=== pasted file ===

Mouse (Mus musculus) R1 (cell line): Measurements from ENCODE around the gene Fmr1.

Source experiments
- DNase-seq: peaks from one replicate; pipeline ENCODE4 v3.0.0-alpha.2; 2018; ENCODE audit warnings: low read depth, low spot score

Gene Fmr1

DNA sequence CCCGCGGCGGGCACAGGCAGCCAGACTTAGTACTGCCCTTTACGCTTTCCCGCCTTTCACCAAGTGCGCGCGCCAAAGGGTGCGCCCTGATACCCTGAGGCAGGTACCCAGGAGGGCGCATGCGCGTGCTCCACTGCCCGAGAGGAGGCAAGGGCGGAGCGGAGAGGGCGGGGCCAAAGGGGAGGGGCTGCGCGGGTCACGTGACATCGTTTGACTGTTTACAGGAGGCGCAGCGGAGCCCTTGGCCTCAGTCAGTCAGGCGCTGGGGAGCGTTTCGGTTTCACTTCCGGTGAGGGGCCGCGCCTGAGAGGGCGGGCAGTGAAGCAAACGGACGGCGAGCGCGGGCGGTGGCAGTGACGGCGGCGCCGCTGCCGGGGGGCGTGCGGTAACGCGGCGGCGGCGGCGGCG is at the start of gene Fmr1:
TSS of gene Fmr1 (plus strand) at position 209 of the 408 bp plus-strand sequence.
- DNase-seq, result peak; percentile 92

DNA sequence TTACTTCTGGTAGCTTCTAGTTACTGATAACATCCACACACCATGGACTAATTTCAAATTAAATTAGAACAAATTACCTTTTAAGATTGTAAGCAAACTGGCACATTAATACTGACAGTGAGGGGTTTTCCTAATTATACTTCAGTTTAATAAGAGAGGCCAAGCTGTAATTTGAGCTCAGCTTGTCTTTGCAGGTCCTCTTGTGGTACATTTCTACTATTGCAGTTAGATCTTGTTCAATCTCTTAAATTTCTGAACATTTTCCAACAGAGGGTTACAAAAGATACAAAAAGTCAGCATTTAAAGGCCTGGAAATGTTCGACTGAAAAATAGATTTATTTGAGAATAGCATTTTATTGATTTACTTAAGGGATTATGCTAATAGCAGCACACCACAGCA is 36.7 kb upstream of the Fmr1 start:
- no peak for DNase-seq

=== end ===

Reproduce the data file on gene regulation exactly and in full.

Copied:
Mouse (Mus musculus) R1 (cell line): Measurements from ENCODE around the gene Fmr1.

Source experiments
- DNase-seq: peaks from one replicate; pipeline ENCODE4 v3.0.0-alpha.2; 2018; ENCODE audit warnings: low read depth, low spot score

Gene Fmr1

DNA sequence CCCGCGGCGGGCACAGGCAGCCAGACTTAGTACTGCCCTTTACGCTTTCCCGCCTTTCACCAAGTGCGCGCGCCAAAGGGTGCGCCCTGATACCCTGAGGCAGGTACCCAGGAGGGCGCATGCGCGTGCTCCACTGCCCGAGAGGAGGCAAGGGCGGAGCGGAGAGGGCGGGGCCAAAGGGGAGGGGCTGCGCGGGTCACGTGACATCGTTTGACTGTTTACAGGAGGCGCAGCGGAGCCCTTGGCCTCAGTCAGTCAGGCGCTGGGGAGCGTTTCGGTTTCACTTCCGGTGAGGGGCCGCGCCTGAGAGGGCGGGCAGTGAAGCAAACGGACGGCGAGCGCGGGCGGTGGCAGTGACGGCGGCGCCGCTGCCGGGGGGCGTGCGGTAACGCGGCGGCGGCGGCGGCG is at the start of gene Fmr1:
TSS of gene Fmr1 (plus strand) at position 209 of the 408 bp plus-strand sequence.
- DNase-seq, result peak; percentile 92

DNA sequence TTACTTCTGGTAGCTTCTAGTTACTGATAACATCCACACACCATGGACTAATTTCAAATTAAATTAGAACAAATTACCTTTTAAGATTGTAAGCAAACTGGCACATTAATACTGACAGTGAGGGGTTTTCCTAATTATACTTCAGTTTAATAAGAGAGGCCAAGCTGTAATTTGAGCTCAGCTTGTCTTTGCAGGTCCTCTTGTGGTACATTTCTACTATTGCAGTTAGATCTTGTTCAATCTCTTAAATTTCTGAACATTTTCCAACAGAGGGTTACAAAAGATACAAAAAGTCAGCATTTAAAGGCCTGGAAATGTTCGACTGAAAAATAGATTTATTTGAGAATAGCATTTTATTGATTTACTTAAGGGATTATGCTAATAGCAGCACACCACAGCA is 36.7 kb upstream of the Fmr1 start:
- no peak for DNase-seq